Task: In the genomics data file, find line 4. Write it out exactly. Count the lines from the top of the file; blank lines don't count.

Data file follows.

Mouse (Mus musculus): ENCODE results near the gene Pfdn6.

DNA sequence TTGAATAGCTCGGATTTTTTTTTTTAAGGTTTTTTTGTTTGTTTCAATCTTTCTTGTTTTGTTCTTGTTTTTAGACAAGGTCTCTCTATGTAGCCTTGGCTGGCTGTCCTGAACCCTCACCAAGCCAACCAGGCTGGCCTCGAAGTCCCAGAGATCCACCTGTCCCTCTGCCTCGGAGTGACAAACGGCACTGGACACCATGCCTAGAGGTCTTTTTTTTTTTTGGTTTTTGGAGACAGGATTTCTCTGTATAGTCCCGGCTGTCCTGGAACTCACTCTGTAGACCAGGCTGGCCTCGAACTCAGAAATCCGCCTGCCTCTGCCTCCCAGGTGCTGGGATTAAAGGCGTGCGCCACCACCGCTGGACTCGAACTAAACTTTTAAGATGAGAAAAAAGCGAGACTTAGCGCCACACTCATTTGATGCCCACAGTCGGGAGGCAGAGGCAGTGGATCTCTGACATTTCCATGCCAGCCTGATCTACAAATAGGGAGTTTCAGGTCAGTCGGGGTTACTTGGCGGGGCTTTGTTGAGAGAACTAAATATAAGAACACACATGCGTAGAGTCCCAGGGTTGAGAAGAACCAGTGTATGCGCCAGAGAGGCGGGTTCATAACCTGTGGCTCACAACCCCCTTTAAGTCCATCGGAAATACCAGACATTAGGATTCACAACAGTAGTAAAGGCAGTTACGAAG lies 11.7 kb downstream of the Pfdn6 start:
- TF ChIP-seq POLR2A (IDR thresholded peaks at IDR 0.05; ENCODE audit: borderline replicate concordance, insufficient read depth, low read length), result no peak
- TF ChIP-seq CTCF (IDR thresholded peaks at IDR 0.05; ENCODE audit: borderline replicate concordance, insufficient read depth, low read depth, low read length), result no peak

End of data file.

- TF ChIP-seq CTCF (IDR thresholded peaks at IDR 0.05; ENCODE audit: borderline replicate concordance, insufficient read depth, low read depth, low read length), result no peak